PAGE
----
Where do climate change and justice issues intersect with the beliefs, practices, and teachings of your faith or spiritual tradition? United students are finding their way and having an impact. Over the past several months, a core group of committed students has collaborated with staff from Minnesota Interfaith Power and Light (MNIPL) to prepare a statement encouraging state representatives to take a bold stance on climate action. In this emerging reality of climate change, healing the separation between each other, the land and water, our histories, and likewise between environmental, social and economic justice represent the most important existential and ethical challenges to the material and spiritual security and wellbeing of all beings.
Specifically, campaigns to stop construction of the Tar Sands Line 3 Pipeline are at the forefront of local activism. Advocacy for creative solutions includes support for the Rondo Land Bridge project that impacts environmental restoration while also advancing racial reparations and economic vitality to the historically African American district of The Twin Cities.
This Thursday, MNIPL will be leading a conversation with the United community as part of their Winter Connect and Act Series. In addition to learning more about the pipeline and what communities can do to help, students will be challenged to reflect on the intersection of climate change with justice issues, and how the beliefs, practices, and teachings of your faith or spiritual tradition inform your response.
United Social Transformation student, Doe Hoyer, is channeling their passion for defending the sacredness of the environment, ecosystems, and Indigenous sovereignty through an organizing tool and ritual they call Soup Singing. The idea was first hatched in spring 2020, but it was construction beginning on Line 3 in December 2020 that inspired Doe to make Soup Singing a reality. The online events page describes Soup Singing as connecting people joyfully in their home kitchens (and currently through Zoom) as a grounding practice for conversations about justice, land and wealth redistribution, and social change. A Soup Singing invitation is offered with specific calls to take action for justice, whether that’s donating money, putting pressure on elected officials, or staying connected to asks from movement leaders. Events are often co-hosted with other climate justice activists and community leaders with the goal of weaving cultural and spiritual practices into activism. Soup Singing invites participants to examine why they feel called to show up for justice and the ways in which they can live more deeply in community.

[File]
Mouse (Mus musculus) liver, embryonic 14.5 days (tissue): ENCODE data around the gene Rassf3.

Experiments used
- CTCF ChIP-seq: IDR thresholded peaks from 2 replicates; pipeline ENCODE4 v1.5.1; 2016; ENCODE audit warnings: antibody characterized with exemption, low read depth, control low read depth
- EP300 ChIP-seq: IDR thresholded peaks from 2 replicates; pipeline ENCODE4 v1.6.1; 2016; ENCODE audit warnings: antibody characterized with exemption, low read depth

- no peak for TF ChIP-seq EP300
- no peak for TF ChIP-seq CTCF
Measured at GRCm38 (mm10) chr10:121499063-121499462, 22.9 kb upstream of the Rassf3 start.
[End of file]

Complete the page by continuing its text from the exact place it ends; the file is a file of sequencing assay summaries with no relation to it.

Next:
And then there is singing! Short, teachable songs that honor water and the land written by Doe and other area song leaders, as well as the Nibi Song, a song in Ojibwe that we are all invited to sing to water, are central to connecting participants to the land and one another. And in the end, they have soup; to nourish and enjoy. In support of frontlines water protectors and per camp requests, some participants choose to freeze and send their offering directly to the frontlines.
Keeping climate justice at the forefront, United is rolling out a new course in Environmental Ethics this summer and is looking ahead to possibilities for expansion. Exciting developments are on the horizon!